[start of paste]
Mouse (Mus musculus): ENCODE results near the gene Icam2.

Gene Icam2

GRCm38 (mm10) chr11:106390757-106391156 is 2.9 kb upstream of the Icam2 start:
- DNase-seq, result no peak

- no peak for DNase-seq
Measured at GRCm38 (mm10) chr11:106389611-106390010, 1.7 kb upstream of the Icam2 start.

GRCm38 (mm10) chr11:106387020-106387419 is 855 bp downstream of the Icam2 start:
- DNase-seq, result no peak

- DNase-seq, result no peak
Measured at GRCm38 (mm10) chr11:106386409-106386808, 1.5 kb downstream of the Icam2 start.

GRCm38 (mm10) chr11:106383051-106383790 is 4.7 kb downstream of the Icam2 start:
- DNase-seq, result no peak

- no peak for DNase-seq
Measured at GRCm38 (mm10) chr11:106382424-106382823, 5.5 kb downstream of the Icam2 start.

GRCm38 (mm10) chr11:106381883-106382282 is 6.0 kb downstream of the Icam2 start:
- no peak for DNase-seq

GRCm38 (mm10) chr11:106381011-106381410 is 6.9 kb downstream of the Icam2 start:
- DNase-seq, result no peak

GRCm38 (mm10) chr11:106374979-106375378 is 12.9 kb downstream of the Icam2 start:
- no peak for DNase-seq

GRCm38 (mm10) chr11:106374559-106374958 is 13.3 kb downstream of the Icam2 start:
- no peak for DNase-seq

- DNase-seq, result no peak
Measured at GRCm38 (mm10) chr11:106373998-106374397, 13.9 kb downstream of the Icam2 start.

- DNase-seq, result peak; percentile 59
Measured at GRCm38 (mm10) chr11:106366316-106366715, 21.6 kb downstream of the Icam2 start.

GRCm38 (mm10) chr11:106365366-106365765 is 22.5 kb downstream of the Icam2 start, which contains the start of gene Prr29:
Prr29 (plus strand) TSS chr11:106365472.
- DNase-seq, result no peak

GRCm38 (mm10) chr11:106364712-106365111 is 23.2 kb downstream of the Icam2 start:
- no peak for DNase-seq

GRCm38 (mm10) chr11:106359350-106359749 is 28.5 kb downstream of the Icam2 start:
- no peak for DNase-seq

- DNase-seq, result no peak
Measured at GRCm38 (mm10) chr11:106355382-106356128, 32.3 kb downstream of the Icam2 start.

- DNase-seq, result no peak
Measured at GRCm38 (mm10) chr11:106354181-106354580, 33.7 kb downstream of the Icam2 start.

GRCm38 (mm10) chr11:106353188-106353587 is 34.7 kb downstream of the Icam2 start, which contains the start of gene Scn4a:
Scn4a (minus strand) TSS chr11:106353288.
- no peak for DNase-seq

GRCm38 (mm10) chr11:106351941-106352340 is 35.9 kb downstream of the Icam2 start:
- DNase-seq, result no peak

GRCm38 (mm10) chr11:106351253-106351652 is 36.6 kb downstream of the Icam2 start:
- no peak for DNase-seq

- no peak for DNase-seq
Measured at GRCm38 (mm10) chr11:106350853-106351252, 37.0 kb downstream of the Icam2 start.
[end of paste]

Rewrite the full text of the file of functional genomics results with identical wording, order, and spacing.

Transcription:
Mouse (Mus musculus): ENCODE results near the gene Icam2.

Gene Icam2

GRCm38 (mm10) chr11:106390757-106391156 is 2.9 kb upstream of the Icam2 start:
- DNase-seq, result no peak

- no peak for DNase-seq
Measured at GRCm38 (mm10) chr11:106389611-106390010, 1.7 kb upstream of the Icam2 start.

GRCm38 (mm10) chr11:106387020-106387419 is 855 bp downstream of the Icam2 start:
- DNase-seq, result no peak

- DNase-seq, result no peak
Measured at GRCm38 (mm10) chr11:106386409-106386808, 1.5 kb downstream of the Icam2 start.

GRCm38 (mm10) chr11:106383051-106383790 is 4.7 kb downstream of the Icam2 start:
- DNase-seq, result no peak

- no peak for DNase-seq
Measured at GRCm38 (mm10) chr11:106382424-106382823, 5.5 kb downstream of the Icam2 start.

GRCm38 (mm10) chr11:106381883-106382282 is 6.0 kb downstream of the Icam2 start:
- no peak for DNase-seq

GRCm38 (mm10) chr11:106381011-106381410 is 6.9 kb downstream of the Icam2 start:
- DNase-seq, result no peak

GRCm38 (mm10) chr11:106374979-106375378 is 12.9 kb downstream of the Icam2 start:
- no peak for DNase-seq

GRCm38 (mm10) chr11:106374559-106374958 is 13.3 kb downstream of the Icam2 start:
- no peak for DNase-seq

- DNase-seq, result no peak
Measured at GRCm38 (mm10) chr11:106373998-106374397, 13.9 kb downstream of the Icam2 start.

- DNase-seq, result peak; percentile 59
Measured at GRCm38 (mm10) chr11:106366316-106366715, 21.6 kb downstream of the Icam2 start.

GRCm38 (mm10) chr11:106365366-106365765 is 22.5 kb downstream of the Icam2 start, which contains the start of gene Prr29:
Prr29 (plus strand) TSS chr11:106365472.
- DNase-seq, result no peak

GRCm38 (mm10) chr11:106364712-106365111 is 23.2 kb downstream of the Icam2 start:
- no peak for DNase-seq

GRCm38 (mm10) chr11:106359350-106359749 is 28.5 kb downstream of the Icam2 start:
- no peak for DNase-seq

- DNase-seq, result no peak
Measured at GRCm38 (mm10) chr11:106355382-106356128, 32.3 kb downstream of the Icam2 start.

- DNase-seq, result no peak
Measured at GRCm38 (mm10) chr11:106354181-106354580, 33.7 kb downstream of the Icam2 start.

GRCm38 (mm10) chr11:106353188-106353587 is 34.7 kb downstream of the Icam2 start, which contains the start of gene Scn4a:
Scn4a (minus strand) TSS chr11:106353288.
- no peak for DNase-seq

GRCm38 (mm10) chr11:106351941-106352340 is 35.9 kb downstream of the Icam2 start:
- DNase-seq, result no peak

GRCm38 (mm10) chr11:106351253-106351652 is 36.6 kb downstream of the Icam2 start:
- no peak for DNase-seq

- no peak for DNase-seq
Measured at GRCm38 (mm10) chr11:106350853-106351252, 37.0 kb downstream of the Icam2 start.